Environmental Response Work and Baton Rouge Flood of 2016
The Baton Rouge Flood of 2016, now called by some as “The Great Flood of 2016” certainly left a mess. Mold problems as a result are a hot topic – and rightly so. But there are plenty of other environmental problems awaiting homeowners, business owners, schools, and everyone else.
Baton Rouge Flood recovery is going to take some time – response work, particularly environmental work, must balance speediness and caution.
this isn’t a speedy cleanup
It’s been a very interesting summer around Baton Rouge, made much more so as a result of the Baton Rouge Flood of 2016. For all of you working to recover at home, work, or both, take heart. Keep pushing forward. From what I see all over, while heartbreaking, I’m greatly encouraged by the hard work I see. I’m also inspired by how I see people helping others – many times complete strangers.
There are a lot of mold problems out there, and many of them existed before the Baton Rouge Flood. Sometimes it’s difficult to tell new mold and moisture problems from years (or decades!) old problems.
another disaster – more recovery
I think we’re also going to see more mold problems that seem to appear overnight. That’s not entirely true – the mold was there, maybe for quite a while, waiting for the right opportunity. The right opportunity can take the form of floodwater, roof leaks, or extended power outages where a building’s mechanical system allow the right environment for the mold to take off.
So as you clean up, keep a close watch on your buildings – you may see mold come back where you thought it was cleaned up. Or you may see “new” mold. Either way, make sure to get the areas dry and cleaned up. No one likes mold remediation, and it’s certainly less fun the 2nd, 3rd, 4th time around. Skip that if you can.
get dry as soon as possible
Here’s something to check out:
we see this a good bit
Here’s the same picture, but marked up to show some key observations:
what’s the risk?
The problem here is there’s no easy way to remediate all the mold that’s there, or to correct the flashing. Most owners will remediate what they can reach, do the putback work, and hope for the best. But the moisture problem this detail causes will likely lead to recurring mold growth.
It boils down to the owner’s risk tolerance – some owners elect to remediate all the materials and correct the flashing – from the outside. That’s not quick, easy, or cheap.
Baton Rouge Flood recovery is going to bring about a lot of renovation and demolition work that will disturb asbestos and lead. Don’t get so focused on mold that you ignore other hazards.
Asbestos and lead are more commonplace than you may think. If you knew how many buildings out there (including homes!) contain asbestos and lead, you may be surprised.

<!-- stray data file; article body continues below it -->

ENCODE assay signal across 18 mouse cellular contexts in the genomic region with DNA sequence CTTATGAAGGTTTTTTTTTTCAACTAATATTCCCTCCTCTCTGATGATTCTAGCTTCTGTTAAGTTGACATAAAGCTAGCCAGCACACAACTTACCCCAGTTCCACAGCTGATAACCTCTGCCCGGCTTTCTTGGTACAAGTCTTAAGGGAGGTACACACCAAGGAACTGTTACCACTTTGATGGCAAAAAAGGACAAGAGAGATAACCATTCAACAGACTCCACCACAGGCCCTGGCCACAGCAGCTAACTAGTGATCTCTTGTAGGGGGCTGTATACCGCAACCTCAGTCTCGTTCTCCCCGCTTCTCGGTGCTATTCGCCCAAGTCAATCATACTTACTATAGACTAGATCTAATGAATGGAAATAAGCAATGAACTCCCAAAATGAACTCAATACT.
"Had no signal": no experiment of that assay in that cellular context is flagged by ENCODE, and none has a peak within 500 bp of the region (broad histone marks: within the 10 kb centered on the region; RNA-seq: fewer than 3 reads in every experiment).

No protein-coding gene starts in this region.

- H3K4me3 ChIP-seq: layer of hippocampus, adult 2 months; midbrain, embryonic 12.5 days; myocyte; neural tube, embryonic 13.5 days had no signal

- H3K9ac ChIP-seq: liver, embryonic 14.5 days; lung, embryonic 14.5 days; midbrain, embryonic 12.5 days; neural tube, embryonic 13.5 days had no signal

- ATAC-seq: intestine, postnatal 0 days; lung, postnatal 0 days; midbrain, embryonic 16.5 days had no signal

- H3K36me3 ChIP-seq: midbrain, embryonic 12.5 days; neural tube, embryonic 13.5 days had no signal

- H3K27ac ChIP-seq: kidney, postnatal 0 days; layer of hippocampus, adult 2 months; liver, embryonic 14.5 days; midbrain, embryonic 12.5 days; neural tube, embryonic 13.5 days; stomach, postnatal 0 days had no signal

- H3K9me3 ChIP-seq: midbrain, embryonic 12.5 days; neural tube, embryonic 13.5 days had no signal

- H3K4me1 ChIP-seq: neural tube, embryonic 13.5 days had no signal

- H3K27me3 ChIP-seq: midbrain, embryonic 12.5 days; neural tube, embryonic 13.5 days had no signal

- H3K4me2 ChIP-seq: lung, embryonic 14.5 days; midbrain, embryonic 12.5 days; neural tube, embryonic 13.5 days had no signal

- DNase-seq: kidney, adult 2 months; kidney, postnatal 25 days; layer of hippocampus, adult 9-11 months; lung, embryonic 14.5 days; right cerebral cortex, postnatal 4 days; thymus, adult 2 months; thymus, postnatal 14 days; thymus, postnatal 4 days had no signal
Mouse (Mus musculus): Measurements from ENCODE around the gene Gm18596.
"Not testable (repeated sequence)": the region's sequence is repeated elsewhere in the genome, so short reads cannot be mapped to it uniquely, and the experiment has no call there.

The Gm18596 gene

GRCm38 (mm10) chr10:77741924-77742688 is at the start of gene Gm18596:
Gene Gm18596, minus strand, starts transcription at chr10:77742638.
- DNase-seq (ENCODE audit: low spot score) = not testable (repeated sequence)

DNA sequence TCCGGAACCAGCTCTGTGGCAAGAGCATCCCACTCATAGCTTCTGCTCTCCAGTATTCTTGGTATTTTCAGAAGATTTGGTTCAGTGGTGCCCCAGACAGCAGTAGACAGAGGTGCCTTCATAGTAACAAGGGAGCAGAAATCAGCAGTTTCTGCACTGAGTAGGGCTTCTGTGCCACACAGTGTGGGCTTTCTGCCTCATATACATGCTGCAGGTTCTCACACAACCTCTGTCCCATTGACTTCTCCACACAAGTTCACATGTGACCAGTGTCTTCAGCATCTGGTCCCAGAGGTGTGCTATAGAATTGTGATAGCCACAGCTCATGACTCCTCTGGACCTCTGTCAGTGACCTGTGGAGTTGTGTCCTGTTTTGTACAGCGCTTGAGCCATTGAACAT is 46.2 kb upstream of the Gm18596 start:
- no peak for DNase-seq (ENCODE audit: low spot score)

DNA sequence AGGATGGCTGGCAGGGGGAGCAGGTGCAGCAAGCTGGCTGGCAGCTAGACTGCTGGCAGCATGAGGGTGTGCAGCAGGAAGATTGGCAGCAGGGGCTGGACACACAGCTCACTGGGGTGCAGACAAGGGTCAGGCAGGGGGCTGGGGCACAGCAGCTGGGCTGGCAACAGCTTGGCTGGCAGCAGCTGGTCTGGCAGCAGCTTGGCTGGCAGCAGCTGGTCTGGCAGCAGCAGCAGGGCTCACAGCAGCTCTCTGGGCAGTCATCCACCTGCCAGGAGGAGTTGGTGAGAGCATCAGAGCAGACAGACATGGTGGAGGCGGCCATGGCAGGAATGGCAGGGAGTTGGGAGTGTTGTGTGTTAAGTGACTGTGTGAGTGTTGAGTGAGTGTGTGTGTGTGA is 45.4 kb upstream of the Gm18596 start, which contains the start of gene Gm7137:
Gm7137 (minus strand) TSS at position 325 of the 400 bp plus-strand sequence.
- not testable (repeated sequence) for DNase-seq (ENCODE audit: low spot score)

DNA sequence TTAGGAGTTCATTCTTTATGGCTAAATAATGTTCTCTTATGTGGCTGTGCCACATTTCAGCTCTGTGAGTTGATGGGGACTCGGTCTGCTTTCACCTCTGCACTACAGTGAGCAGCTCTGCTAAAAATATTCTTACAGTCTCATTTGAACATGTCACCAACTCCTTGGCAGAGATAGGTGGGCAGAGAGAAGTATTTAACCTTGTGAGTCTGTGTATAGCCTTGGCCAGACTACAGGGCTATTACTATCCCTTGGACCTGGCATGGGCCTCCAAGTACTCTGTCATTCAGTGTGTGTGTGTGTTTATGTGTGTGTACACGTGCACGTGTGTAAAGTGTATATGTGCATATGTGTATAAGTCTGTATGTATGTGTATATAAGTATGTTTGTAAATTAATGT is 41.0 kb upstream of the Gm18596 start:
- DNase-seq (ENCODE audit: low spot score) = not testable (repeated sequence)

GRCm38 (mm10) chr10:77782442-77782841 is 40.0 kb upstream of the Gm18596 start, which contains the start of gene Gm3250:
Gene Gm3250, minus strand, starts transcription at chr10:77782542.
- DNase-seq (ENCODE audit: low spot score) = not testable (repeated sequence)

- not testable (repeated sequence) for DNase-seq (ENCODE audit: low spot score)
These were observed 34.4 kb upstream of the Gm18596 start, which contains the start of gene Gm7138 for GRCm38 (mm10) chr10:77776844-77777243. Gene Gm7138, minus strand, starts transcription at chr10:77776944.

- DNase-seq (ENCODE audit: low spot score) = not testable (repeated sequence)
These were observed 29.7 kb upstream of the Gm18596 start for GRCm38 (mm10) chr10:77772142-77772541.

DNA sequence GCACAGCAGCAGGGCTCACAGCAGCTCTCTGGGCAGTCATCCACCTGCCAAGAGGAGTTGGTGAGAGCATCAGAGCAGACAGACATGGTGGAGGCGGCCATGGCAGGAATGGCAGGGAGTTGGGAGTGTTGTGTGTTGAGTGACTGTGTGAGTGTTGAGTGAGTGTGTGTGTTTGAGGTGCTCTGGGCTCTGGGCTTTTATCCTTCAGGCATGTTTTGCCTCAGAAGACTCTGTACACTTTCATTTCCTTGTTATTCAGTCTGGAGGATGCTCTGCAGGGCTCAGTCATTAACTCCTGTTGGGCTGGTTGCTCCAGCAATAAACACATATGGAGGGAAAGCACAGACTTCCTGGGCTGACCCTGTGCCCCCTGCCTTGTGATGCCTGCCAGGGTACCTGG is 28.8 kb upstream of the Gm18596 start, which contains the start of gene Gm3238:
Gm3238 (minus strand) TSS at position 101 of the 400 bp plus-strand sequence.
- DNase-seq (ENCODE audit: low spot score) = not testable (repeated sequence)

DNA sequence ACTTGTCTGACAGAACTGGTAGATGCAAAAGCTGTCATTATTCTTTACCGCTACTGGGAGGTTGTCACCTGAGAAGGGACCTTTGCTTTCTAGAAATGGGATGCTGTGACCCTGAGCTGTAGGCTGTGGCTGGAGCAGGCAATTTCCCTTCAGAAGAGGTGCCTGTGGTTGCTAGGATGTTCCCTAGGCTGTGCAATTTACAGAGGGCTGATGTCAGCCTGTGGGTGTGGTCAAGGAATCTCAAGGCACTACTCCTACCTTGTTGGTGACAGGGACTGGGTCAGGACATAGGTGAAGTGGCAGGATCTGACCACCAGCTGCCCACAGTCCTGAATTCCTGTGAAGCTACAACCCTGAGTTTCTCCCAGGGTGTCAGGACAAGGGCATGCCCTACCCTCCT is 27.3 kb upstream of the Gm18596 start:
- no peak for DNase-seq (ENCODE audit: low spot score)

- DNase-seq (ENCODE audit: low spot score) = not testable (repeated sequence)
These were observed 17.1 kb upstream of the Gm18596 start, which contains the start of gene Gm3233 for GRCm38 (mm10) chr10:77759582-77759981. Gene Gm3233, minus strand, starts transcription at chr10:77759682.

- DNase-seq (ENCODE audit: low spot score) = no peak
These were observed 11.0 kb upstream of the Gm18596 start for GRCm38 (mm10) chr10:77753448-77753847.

Protect yourself, and others – the good news with asbestos and lead is if you don’t breathe or swallow asbestos or lead, you won’t have a problem. Keep your eye on the ball, though.
Many contractors think to check for asbestos and lead before beginning demolition. Others, however, don’t. Contractors may put (or try to anyway) the burden on you or the building owner to notify them of hazardous materials and conditions.
water damage + asbestos = problem
Giving the contractor a comprehensive scope of work is a great idea. While developing the scope takes time, everyone should have a clear understanding of what’s expected – of everyone. And with everything going on, many times emotion clouds people’s recollection of conversations – I saw that firsthand this week, and it wasn’t pretty.
Keep in mind the so-called “other” safety hazards. Protect your hands, eyes, head, and even your ears. Slips, trips, and falls remain the number one cause of job site injuries and deaths. Your recovery work is a project.
Also don’t forget to protect yourself against hazards that may be present in the cleaning chemicals you (or your contractors) will use.
time to go to work
How are you handling your recovery work from the Baton Rouge Flood? We have free documents that will help you in recovery work. The documents include:
U.S. EPA Potential Environmental Health Hazards When Returning to Homes and Businesses
The Hartford Steam Boiler Inspection and Insurance Company Flood Recovery Recommendations
LSU Ag Center Mold Control Tips
Wynn L. White Consulting Engineers, Inc. Tips for Building Non-Water Sensitive Wall
If you’re interested in checking out these documents, email me.
If you need professional help measuring moisture content or mold sampling, email me.
Stay safe, my friends.